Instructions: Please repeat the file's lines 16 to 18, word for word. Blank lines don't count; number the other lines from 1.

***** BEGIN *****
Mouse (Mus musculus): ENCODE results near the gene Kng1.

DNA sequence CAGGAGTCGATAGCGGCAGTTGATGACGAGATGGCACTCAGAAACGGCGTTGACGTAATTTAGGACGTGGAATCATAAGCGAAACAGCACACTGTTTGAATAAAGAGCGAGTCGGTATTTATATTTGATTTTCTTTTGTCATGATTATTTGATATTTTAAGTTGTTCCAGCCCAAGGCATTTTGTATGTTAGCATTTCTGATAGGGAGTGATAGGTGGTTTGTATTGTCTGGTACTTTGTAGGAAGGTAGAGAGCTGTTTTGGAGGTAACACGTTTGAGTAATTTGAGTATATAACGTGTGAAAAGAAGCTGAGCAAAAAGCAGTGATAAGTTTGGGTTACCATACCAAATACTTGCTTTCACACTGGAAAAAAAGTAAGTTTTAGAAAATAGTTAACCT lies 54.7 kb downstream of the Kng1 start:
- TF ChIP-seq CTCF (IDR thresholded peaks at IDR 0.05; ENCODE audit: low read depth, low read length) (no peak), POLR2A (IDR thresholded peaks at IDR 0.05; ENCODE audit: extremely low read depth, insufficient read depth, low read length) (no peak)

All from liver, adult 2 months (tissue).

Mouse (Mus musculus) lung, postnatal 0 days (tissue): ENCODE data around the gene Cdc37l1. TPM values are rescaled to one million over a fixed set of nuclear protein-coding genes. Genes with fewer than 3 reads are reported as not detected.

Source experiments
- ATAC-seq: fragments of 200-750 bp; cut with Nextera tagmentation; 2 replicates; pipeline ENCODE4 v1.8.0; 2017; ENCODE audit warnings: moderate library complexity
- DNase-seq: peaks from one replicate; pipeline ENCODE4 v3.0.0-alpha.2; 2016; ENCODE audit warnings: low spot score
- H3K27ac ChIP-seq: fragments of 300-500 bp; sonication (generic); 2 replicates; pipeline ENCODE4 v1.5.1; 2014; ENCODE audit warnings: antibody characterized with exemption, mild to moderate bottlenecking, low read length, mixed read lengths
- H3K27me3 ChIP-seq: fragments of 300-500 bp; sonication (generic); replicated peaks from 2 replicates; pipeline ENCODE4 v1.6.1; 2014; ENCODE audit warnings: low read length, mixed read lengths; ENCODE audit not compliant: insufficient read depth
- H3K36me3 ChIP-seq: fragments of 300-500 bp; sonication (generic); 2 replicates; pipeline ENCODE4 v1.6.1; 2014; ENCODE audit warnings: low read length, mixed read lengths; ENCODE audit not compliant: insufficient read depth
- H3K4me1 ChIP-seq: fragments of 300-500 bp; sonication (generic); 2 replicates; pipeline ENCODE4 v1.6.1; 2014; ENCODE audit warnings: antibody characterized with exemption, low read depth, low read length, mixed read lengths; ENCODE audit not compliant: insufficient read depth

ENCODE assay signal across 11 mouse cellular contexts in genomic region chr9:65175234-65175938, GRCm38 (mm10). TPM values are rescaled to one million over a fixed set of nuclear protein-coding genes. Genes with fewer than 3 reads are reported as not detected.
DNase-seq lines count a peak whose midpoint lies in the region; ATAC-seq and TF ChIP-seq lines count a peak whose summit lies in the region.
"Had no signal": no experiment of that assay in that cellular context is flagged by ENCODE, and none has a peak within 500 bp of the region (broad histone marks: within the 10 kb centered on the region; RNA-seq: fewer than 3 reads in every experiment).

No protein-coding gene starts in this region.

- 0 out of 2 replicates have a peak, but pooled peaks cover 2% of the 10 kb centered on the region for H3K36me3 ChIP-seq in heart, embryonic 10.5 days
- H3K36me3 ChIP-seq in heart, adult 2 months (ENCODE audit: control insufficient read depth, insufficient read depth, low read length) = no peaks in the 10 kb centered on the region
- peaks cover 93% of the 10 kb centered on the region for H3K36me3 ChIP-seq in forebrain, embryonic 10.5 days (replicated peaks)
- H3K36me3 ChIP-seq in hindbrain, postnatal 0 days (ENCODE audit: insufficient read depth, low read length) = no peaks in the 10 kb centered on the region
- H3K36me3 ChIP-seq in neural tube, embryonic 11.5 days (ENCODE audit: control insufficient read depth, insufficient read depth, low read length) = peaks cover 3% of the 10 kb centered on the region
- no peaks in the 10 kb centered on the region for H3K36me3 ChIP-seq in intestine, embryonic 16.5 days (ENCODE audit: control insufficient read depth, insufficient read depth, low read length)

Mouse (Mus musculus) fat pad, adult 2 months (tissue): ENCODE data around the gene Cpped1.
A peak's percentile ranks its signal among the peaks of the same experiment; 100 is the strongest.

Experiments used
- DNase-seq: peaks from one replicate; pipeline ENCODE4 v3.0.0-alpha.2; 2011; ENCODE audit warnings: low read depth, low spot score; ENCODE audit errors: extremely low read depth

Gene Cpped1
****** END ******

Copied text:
No protein-coding gene starts in this region.

- 0 out of 2 replicates have a peak, but pooled peaks cover 2% of the 10 kb centered on the region for H3K36me3 ChIP-seq in heart, embryonic 10.5 days
- H3K36me3 ChIP-seq in heart, adult 2 months (ENCODE audit: control insufficient read depth, insufficient read depth, low read length) = no peaks in the 10 kb centered on the region